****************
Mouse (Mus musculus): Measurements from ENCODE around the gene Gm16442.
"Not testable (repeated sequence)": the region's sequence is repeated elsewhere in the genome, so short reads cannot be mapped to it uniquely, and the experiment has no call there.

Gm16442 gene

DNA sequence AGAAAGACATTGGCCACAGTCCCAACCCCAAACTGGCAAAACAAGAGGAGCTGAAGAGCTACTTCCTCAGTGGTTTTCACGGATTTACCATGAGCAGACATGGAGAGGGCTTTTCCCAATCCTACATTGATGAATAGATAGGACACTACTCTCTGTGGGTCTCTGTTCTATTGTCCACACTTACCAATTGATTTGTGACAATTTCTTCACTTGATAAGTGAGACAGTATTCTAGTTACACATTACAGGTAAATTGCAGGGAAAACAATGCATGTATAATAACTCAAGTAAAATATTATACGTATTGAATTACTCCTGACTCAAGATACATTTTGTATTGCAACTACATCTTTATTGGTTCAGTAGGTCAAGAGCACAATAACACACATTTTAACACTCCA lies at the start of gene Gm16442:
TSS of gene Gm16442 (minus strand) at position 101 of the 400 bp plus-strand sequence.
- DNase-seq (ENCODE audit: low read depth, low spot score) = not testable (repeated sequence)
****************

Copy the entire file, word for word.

Mouse (Mus musculus): Measurements from ENCODE around the gene Gm16442.
"Not testable (repeated sequence)": the region's sequence is repeated elsewhere in the genome, so short reads cannot be mapped to it uniquely, and the experiment has no call there.

Gm16442 gene

DNA sequence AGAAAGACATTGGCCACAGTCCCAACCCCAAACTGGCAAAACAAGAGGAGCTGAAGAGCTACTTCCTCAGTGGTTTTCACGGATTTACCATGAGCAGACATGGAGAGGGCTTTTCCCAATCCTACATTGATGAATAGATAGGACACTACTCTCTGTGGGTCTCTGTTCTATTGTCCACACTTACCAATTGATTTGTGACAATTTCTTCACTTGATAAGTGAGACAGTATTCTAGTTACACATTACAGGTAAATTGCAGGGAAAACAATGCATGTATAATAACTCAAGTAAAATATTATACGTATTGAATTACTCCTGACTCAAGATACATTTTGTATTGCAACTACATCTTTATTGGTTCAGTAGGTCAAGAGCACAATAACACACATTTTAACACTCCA lies at the start of gene Gm16442:
TSS of gene Gm16442 (minus strand) at position 101 of the 400 bp plus-strand sequence.
- DNase-seq (ENCODE audit: low read depth, low spot score) = not testable (repeated sequence)